The expert committee SaBTO (the Advisory Committee on the Safety of Blood Tissues and Organs) met this week in public to consider the risk posed by vCJD to UK citizens.  Serious concerns were raised by the committee about the impact of a blood test for vCJD on blood donation levels.



The committee noted that the blood test could still be at least eighteen months away in terms of development and that two years ago a similar prediction was made about timescales. However, an effective and safe alternative,  prion filtration, already exists which can remove the risk of vCJD transmission through blood transfusion.  The ‘P-Capt®’ filter is CE marked and has the advantage of being available now, as it has passed EU-wide safety testing, clinical trials and extensive efficacy testing involving peer reviewed Brain Spike and Endogenous Infectivity Studies. The filter has been shown to successfully remove 99.9% of infective prions from blood.


The introduction of the P-Capt® filter would significantly reduce  the risk of transmission of vCJD through blood transfusion by selectively adsorbing any infectious ‘prions’ which are present in donated blood. Unlike prion diagnostics, The P-Capt® filter would not pose the ethical issues identified by experts including the problem of ‘false positives’, where those who do not have the disease could be falsely diagnosed, ‘false negatives’ or the potential negative impact on blood donation levels. Using the P-Capt® filter implies no requirement for any changes to existing donor notification procedures or any increased burden on the donors themselves as the purpose of the P-Capt® filter is for the capture of prions and not for use as a detection device for infectivity.


The P-Capt® filter has successfully undergone patient trials in Ireland. The Irish Blood Service has recognised that the P-Capt® filter’s introduction would have a positive effect on the blood donor supply in Ireland by bringing back into the supply pool those who are banned from giving blood because they lived in the UK for a period of time.


Commenting on the meeting of SaBTO, Andre Pollet, CEO of Macopharma, said:


“We welcome today’s public meeting of this important advisory body. This meeting has confirmed that the UK faces an unquantifiable level of risk of ‘subclinical’ vCJD. This risk could be transmitted through blood transfusion.


“As committee members have indicated at this meeting, this prion filter is the only technology to remove the risk of vCJD which currently is ‘CE marked’, allowing it be used legally in the UK.  It could be put in place now.”


“We remain committed to working with the UK Government and SaBTO to progress the filter’s implementation, and hope to receive positive news in March 2009 at the end of the next review period.”


Pierre Laurin, CEO of ProMetic, a partner of Macopharma, said:


“Given the risk of vCJD transmission through blood transfusions, and the existence of an available and reliable solution to tackle this risk, it is fundamentally important that this technology is implemented as a matter of urgency to ensure that the UK population is provided with a safe blood supply.”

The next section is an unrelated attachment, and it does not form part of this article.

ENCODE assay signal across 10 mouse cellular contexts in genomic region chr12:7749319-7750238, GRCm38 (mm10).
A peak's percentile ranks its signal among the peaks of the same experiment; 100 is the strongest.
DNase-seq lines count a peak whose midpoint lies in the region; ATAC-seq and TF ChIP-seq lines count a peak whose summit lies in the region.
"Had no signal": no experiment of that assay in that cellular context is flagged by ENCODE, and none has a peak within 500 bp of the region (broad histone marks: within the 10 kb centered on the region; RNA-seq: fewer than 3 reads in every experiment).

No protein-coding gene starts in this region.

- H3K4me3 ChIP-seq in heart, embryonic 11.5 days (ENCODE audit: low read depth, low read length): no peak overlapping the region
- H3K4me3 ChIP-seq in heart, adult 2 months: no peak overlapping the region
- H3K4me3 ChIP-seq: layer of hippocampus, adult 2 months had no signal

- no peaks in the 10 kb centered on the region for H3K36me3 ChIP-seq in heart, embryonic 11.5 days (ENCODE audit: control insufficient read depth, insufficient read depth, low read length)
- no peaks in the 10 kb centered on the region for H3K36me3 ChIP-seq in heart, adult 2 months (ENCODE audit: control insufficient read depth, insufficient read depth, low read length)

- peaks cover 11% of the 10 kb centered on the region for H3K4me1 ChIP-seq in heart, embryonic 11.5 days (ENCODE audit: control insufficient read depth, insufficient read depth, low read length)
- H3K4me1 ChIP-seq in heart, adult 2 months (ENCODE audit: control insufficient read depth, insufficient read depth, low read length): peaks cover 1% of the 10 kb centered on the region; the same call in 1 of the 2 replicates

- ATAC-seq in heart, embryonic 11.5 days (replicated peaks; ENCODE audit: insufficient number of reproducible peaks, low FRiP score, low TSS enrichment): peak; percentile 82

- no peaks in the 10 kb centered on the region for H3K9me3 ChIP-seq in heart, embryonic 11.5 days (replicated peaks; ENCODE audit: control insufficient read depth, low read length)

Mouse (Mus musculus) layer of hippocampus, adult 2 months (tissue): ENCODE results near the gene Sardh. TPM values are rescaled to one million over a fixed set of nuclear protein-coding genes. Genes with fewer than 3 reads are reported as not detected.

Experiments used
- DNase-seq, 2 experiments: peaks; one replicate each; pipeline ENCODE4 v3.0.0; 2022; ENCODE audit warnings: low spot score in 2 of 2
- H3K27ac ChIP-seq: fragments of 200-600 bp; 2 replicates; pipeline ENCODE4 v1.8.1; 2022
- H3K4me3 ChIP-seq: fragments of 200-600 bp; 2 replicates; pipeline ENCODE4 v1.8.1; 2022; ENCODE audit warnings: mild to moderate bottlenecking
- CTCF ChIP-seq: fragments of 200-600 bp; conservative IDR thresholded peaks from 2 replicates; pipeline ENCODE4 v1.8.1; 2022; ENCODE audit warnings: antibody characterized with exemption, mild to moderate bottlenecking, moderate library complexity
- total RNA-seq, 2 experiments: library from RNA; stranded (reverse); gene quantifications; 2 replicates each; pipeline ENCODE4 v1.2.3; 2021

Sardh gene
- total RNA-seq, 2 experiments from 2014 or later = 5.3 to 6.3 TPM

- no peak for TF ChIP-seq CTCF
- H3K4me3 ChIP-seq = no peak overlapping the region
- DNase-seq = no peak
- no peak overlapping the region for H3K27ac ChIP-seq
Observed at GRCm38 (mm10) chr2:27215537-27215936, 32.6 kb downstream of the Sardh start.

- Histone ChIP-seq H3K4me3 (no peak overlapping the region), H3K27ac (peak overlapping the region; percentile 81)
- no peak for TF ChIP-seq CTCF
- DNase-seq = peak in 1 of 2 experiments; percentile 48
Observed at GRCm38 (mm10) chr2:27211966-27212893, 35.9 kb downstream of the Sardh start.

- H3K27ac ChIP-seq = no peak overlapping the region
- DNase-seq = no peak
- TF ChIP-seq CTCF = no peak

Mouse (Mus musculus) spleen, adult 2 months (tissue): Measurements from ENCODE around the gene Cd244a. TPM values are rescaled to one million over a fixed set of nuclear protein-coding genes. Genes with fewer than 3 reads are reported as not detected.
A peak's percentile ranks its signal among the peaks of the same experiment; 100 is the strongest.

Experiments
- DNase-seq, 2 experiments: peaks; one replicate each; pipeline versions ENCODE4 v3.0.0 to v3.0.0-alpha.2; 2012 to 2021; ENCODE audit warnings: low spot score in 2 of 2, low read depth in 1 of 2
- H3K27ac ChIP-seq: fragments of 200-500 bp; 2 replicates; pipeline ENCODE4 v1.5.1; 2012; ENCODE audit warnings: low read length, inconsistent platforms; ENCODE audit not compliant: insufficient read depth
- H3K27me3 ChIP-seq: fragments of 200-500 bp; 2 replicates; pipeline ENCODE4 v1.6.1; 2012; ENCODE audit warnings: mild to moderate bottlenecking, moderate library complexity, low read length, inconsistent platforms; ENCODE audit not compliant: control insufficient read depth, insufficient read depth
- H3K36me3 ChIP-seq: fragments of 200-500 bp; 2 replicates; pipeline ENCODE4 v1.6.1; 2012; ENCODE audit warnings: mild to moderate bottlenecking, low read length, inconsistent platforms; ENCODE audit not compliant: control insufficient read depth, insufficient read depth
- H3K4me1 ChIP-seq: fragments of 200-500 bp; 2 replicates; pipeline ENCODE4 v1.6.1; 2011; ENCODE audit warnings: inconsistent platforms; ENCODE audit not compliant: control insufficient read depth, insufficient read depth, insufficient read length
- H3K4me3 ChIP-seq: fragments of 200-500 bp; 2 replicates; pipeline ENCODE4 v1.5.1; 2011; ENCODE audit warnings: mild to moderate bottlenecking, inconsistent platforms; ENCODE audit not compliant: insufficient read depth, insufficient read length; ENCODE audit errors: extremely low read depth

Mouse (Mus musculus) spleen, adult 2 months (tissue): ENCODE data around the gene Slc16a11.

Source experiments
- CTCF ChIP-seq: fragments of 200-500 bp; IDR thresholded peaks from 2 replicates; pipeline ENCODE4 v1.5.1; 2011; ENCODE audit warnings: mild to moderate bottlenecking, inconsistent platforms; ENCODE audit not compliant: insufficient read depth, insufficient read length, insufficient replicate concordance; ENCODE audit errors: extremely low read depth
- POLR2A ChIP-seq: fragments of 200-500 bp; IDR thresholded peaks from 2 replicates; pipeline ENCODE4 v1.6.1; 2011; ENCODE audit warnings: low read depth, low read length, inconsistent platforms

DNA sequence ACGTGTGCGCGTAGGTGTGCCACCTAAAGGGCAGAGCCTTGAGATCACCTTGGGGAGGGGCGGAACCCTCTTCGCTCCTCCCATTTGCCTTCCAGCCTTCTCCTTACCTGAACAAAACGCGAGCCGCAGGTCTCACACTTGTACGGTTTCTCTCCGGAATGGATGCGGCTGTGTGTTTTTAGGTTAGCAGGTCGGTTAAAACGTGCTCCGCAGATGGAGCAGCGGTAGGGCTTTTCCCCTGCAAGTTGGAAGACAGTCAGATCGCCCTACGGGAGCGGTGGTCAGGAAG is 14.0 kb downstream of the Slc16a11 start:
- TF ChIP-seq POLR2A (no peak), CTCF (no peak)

For further information please contact:

Sarah Hyder/Ian Geary

Connect Media (on behalf of Macopharma) /

+44 207 592 9592


Anne Leduc, ProMetic Life Sciences Inc.

+514 341 2115


Notes to editors:


1°) Variant Creutzfeldt-Jakob Disease (vCJD) is characterized by the accumulation of large deposits in the brain and the nervous system of ‘prion protein’. The resulting damage causes sponge-like holes to appear in the brain causing a fatal degenerative disorder. It is now thought that all the population is susceptible to vCJD, irrespective of genetic make-up. vCJD was initially transmitted to humans by the consumption of BSE contaminated meat, but a secondary route of transmission by the transfusion of blood units from asymptomatic vCJD individuals threatens to increase the prevalence of the fatal disease.


2°) According to Government estimates, up to 1 in 1,400 of the UK population may be carrying the rogue agents, ‘prions’, that cause vCJD, without having developed the disease or knowing that they are carrying it. As there is currently no blood test for vCJD, there is a risk that many of the carriers of the disease are still able to donate blood, including those who may have contracted vCJD whilst abroad and donated blood on their return home.


3°) Macopharma is a world leader in the supply of technological solutions and products to ensure the safety of human blood for transfusion.


4°) The P-Capt® prion filter has been shown in peer-reviewed trials to be 99.9% effective at removing the risk of transmission of vCJD via blood transfusion. The technology has already been granted European CE marking approval for efficacy, allowing it to be used today in the UK, and has also successfully completed clinical studies. At present, no other technology exists which offers anywhere near the same level of removal of potentially harmful prions in blood.